Search for alien life expands further out of the galaxy as new criteria proposed
Last updated at 3:52 PM on 22nd November 2011
The phrase 'E.T phone home' became synonymous with alien life in popular culture.
And now it has emerged an alien 'home' could be further away from the Earth-like planet criteria than was previously thought.
Astronomers want to expand the habitability zone of a planet to include a larger set of criteria.
Life beyond our galaxy: If the search criteria changed it could lead to astronomers getting closer to discovering alien life
In the 1970s the concept of a habitable zone was coined by astronomer Michael Hart.
He claimed the Earth was the only possible home for life in the galaxy as this habitable zone, or the Goldilocks zone, is the area where a planet is just hot enough for liquid water to exist on the surface.
But astronomers report that there are already more than 700 exoplanets discovered with only a few in the habitable zone.
Alien life: Scientists believe alien life could survive on planets where there is no liquid water above the surface
According to The International Business Times scientists are saying that limiting the search for extraterrestrial life in Earth-like planets could exclude other possibilities of alien life.
Dirk Schulze-Makuch, an astrobiologist with the Washington State University School of Earth and Environmental Sciences and Abel Mendez, a modeling expert from the University of Puerto Rico, agree the criteria should be replaced by a wider scope of what constitutes a habitable zone.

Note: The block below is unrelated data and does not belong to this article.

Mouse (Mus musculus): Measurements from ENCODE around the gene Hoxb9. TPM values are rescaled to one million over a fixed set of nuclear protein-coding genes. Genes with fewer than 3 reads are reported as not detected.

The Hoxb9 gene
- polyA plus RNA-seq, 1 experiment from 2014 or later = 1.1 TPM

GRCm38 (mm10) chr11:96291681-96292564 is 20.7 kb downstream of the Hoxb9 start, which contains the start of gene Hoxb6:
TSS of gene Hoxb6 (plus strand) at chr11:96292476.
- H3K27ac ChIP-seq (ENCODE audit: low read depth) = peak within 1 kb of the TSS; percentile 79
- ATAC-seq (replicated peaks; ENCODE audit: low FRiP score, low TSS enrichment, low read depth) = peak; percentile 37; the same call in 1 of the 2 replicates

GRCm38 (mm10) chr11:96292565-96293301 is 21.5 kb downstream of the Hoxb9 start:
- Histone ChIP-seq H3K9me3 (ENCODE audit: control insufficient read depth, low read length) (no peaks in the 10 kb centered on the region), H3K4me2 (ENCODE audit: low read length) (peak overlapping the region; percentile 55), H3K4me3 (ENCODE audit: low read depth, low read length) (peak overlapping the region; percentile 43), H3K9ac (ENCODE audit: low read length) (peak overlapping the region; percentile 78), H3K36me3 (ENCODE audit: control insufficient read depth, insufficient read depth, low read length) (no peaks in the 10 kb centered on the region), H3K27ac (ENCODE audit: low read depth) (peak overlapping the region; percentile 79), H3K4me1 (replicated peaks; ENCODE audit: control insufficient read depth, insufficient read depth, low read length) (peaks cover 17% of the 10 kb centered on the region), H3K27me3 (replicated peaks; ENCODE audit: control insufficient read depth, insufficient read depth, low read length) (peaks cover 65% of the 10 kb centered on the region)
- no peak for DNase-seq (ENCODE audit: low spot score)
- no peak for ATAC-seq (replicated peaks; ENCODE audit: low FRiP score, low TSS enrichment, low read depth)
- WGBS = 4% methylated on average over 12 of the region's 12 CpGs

'The first question is whether Earth-like conditions can be found on other worlds, since we know empirically that those conditions could harbor life," Schulze-Makuch told the International Business Times.
Habitable zones: Extremeophiles that survive in the most severe environments have made scientists rethink their definition of life and believe planets like Earth don't hold the monopoly on life
'The second question is whether conditions exist on exoplanets that suggest the possibility of other forms of life, whether known to us or not.'
Although life as we know it can't exist without water, extremeophiles that survive in the most severe environments have made scientists rethink their definition of life.
This new index that Schulze-Makuch propose is divided into two different indices; an Earth Similarity Index (ESI) for categorizing a planet's more Earth-like features and a Planetary Habitability Index (PHI) for describing a variety of chemical and physical parameters that are theoretically conducive to life in more extreme, less-earth like conditions.